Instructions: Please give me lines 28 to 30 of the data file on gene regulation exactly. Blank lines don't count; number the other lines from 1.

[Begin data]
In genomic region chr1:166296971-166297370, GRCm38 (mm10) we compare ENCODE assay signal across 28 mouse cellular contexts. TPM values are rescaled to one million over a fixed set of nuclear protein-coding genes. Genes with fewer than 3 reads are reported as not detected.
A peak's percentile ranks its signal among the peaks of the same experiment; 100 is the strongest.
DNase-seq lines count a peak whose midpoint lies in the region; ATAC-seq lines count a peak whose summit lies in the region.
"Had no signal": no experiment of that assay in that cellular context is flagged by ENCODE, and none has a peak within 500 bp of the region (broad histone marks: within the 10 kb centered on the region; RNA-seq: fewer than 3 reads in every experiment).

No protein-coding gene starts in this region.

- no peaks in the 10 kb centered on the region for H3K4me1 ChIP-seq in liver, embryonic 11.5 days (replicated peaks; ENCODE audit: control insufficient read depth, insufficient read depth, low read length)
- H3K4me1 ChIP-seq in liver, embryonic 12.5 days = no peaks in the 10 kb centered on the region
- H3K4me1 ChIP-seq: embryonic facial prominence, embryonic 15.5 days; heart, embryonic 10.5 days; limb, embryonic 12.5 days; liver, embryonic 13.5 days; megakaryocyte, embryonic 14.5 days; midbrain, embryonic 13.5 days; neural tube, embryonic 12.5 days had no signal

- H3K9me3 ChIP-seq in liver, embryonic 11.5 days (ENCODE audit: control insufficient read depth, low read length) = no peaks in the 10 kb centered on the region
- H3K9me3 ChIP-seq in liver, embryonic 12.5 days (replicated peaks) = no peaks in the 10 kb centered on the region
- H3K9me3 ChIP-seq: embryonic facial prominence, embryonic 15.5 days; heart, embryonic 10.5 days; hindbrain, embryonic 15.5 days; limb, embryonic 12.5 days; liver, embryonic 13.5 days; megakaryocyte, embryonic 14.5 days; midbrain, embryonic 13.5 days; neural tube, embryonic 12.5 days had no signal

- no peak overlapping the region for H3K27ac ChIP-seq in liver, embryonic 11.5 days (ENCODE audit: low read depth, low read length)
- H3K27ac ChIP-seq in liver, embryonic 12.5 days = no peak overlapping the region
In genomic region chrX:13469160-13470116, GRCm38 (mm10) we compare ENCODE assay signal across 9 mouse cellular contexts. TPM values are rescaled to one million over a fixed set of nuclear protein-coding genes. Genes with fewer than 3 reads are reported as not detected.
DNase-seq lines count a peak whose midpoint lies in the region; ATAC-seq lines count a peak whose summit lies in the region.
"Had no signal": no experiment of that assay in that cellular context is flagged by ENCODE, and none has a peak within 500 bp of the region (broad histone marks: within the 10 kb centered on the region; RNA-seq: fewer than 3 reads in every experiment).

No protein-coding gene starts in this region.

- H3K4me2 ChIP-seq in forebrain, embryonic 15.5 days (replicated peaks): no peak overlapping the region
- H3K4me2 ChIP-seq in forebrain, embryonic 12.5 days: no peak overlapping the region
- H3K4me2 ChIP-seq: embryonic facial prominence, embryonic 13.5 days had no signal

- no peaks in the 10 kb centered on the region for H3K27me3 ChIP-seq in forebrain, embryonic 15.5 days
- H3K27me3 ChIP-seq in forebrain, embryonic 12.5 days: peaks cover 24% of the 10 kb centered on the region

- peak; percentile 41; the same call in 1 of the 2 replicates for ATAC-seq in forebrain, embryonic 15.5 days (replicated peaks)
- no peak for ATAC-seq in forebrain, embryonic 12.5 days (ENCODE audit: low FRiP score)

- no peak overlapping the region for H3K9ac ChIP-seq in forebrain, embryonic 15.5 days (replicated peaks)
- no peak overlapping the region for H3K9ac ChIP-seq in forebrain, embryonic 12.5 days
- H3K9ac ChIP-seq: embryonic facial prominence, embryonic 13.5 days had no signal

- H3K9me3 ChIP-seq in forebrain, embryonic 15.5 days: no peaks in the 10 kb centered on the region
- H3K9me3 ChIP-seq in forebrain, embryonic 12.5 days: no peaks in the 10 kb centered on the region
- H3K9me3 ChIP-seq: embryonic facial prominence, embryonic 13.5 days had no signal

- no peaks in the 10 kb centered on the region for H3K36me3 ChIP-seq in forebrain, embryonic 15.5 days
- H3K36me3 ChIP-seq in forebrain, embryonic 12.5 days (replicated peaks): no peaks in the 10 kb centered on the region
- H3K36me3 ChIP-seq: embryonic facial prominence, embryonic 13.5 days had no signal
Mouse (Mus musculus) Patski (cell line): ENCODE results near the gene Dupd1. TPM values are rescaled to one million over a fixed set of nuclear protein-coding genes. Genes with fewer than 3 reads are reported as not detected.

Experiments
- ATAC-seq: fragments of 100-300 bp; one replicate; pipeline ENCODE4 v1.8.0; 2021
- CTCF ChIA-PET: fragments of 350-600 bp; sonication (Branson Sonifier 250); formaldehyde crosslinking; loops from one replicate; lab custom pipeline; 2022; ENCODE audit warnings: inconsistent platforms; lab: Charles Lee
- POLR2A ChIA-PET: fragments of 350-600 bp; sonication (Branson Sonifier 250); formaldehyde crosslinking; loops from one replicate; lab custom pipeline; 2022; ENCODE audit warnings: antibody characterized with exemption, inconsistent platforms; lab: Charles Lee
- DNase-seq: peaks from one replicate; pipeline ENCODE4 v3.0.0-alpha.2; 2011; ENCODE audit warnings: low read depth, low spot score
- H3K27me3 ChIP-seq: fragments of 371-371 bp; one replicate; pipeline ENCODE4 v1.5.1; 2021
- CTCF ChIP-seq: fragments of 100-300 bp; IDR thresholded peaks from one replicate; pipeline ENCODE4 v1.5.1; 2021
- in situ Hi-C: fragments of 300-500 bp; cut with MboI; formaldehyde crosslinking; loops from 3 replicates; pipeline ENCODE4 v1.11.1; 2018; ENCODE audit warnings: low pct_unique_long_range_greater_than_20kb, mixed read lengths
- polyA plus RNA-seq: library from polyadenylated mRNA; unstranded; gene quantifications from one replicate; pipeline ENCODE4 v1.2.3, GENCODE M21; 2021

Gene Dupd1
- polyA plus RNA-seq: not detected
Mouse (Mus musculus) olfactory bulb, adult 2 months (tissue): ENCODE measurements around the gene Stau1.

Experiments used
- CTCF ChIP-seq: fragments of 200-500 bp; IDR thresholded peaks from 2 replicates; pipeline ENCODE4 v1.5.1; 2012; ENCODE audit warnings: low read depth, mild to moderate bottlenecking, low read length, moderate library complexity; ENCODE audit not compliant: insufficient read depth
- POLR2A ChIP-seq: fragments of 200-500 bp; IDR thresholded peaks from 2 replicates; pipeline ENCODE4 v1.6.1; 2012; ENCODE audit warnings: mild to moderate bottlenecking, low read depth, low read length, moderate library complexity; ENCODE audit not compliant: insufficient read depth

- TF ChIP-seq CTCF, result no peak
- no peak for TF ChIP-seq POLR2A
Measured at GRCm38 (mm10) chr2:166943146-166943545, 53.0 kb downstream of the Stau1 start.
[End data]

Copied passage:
- H3K9me3 ChIP-seq in forebrain, embryonic 15.5 days: no peaks in the 10 kb centered on the region
- H3K9me3 ChIP-seq in forebrain, embryonic 12.5 days: no peaks in the 10 kb centered on the region
- H3K9me3 ChIP-seq: embryonic facial prominence, embryonic 13.5 days had no signal